While the unexpected impact of the COVID-19 outbreak on economies globally has sent shivers down the spine of property investors, it remains crucial to have the right investor mindset to weather the potential risks and stay on course.
Paul Wilson (pictured), founder and CEO of Income2Wealth, said investors need to maintain their perspective and keep their heads despite the concerning headlines.
"This doesn't mean you should be reckless. These events can be quite serious and require diligent consideration and appropriate actions — the emphasis here being on appropriate," he said in an exclusive interview with Your Investment Property.
Need for careful planning
Over the past few decades, the global economy had been subjected to potential risks due to a host of challenges, from a similar coronavirus outbreak in 2002 to the financial crisis in 2008. Despite these challenges, Wilson said the economy has continued to function and has, over time, corrected itself.
“Adopt the philosophy that this too shall pass,” Wilson said.
While investors do not have any control of the market drivers, they need to be able to react appropriately to the current COVID-19 outbreak.
"It's important to not bail out at the first sign of choppy waters," Wilson said. "Decisions shouldn't be made in a vacuum; weigh everything up as a whole before taking your next action. Don't run the risk of isolating yourself from your own wealth-creation goals."
When creating a plan, it is vital to have some flexibility to allow for the mitigation of potential risks ahead. Wilson said investors should always have a long-term plan for their wealth creation goals, how they will achieve them, and in what time frame.
"Investments like property, for example, are a long-term growth asset class — not something you want to be offloading in a year or two without having realised the long-term capital growth," he said.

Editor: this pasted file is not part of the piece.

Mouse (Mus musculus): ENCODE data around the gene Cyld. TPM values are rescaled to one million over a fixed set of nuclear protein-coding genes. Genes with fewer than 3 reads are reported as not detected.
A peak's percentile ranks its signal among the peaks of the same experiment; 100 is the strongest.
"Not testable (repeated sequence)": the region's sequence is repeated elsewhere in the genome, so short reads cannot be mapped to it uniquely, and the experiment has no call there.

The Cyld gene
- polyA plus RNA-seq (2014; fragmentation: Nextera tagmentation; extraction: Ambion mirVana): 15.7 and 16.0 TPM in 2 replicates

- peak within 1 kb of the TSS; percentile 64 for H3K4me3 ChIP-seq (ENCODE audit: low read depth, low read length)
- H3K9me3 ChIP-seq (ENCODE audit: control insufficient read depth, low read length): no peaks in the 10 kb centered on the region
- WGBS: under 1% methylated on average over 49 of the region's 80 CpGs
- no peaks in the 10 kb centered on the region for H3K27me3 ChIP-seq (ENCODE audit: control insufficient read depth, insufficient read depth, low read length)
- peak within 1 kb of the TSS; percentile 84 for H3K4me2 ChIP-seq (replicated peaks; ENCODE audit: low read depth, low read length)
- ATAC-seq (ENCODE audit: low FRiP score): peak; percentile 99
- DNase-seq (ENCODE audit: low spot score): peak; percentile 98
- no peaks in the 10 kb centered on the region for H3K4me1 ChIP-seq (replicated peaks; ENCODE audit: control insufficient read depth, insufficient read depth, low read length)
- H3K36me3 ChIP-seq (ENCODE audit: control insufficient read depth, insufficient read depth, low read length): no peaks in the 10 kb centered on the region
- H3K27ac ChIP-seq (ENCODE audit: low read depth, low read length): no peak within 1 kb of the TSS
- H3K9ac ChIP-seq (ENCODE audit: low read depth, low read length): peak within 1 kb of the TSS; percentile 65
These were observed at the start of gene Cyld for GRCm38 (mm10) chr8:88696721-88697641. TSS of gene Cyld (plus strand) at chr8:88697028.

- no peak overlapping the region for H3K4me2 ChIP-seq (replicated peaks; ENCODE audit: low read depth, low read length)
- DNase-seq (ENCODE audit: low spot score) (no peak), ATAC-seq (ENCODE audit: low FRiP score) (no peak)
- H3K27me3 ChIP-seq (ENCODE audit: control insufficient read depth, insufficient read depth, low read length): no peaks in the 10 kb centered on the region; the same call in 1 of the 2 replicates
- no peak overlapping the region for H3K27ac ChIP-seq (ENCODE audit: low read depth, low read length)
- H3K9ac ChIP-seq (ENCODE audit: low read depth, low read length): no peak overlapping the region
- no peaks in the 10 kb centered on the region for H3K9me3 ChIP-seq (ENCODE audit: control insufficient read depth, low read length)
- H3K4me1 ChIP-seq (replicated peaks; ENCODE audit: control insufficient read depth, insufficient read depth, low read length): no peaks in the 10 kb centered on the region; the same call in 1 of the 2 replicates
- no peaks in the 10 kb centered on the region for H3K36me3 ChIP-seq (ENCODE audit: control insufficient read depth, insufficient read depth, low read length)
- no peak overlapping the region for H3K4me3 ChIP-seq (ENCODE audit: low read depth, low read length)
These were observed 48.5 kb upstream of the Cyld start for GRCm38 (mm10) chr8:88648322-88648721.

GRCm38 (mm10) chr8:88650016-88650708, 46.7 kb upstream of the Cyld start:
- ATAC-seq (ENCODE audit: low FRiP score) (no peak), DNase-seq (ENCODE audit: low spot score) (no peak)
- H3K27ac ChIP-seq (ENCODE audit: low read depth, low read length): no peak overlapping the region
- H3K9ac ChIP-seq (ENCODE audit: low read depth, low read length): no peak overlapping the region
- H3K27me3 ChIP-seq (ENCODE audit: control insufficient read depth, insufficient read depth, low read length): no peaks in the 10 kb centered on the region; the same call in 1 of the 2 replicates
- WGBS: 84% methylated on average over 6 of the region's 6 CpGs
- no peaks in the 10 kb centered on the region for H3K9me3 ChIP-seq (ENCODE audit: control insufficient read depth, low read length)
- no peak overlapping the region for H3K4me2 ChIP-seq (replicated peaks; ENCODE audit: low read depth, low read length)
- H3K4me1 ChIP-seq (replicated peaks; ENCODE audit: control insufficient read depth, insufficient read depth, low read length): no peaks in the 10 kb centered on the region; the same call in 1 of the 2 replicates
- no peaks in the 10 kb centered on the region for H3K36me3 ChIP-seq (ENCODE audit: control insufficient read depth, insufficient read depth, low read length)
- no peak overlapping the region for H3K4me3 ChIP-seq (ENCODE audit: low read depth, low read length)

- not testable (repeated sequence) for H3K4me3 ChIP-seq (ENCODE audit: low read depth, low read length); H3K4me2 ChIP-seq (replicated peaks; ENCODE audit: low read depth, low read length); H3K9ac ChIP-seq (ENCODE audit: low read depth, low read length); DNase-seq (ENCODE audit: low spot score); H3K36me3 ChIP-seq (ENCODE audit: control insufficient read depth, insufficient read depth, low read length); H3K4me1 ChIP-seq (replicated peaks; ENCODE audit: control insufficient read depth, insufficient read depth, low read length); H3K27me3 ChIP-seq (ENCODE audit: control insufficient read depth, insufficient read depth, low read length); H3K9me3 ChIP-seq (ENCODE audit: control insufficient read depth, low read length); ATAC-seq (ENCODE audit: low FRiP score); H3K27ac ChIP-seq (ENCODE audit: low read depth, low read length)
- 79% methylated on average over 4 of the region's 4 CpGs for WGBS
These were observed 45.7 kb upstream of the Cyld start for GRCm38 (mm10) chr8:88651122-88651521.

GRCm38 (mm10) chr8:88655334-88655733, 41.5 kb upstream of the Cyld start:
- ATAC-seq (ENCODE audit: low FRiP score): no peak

Also read: Will COVID-19 Affect Housing Approvals?
Property investing strategy
Wilson believes that markets will always have a period of fluctuation no matter how the forecast looks in the next five to 10 years. The level at which things will fluctuate will be heavily influenced by supply, demand, and market sentiment — all of which are uncontrollable variables.
"Whichever strategy you select, it all ultimately boils down to the importance of understanding the purpose of the investment, as this will underpin the reason why you'd pick one particular property and location over another," he said.
For property investors who are looking to adopt a traditional buy-and-hold strategy, Wilson said it is critical that they select properties that will not put a drain on their after-tax cash-flow. A more active investor, on the other hand, could go for a more short-term or "get in, get out, rinse, and repeat" strategy.
Investors need to understand that capital growth should be the main focus of wealth creation. Several factors should be considered when analysing the capital-growth potential of properties, including supply and demand, identified growth drivers of employment and population growth, as well as government and private-sector investment into infrastructure.
"It's important to know that there are always markets within markets and with the uncertainty being experienced at the moment, combined with the loss of wealth by some investors who can't hold on to recover from their stock-market losses following the impact of the coronavirus on the worlds financial markets, you might find, if you look hard enough, that there will be a few motivated sellers out there trying to shuffle their portfolios around," Wilson said.
For property investors, the COVID-19 outbreak could present an opportunity to buy a home and expand their portfolio.
The cost of not investing
Wilson said the current conditions present an opportunity for people to invest. While discipline is important in making decisions, it is also as crucial to weigh up the cost of not investing.
"By not taking any action investors may think they are being prudent in protecting their wealth goals. However, overreacting, selling off or buying out of desperation or simply hoarding funds or letting them stagnant in a bank account can be more costly in the long run than many investors realise," he said.
This is particularly true in the current low-interest-rate environment. Wilson said the money people have today might not be able to keep up as inflation shrinks their purchasing power.
"Money sitting idle anywhere is never a good idea. It needs to be a living, breathing entity — moving and growing at all times, otherwise it withers and dies. Make your decisions clearly and based on the numbers — tie this in with your overall plan to ensure that you anchor your investments on the fundamentals that will see you through turbulent times," Wilson said.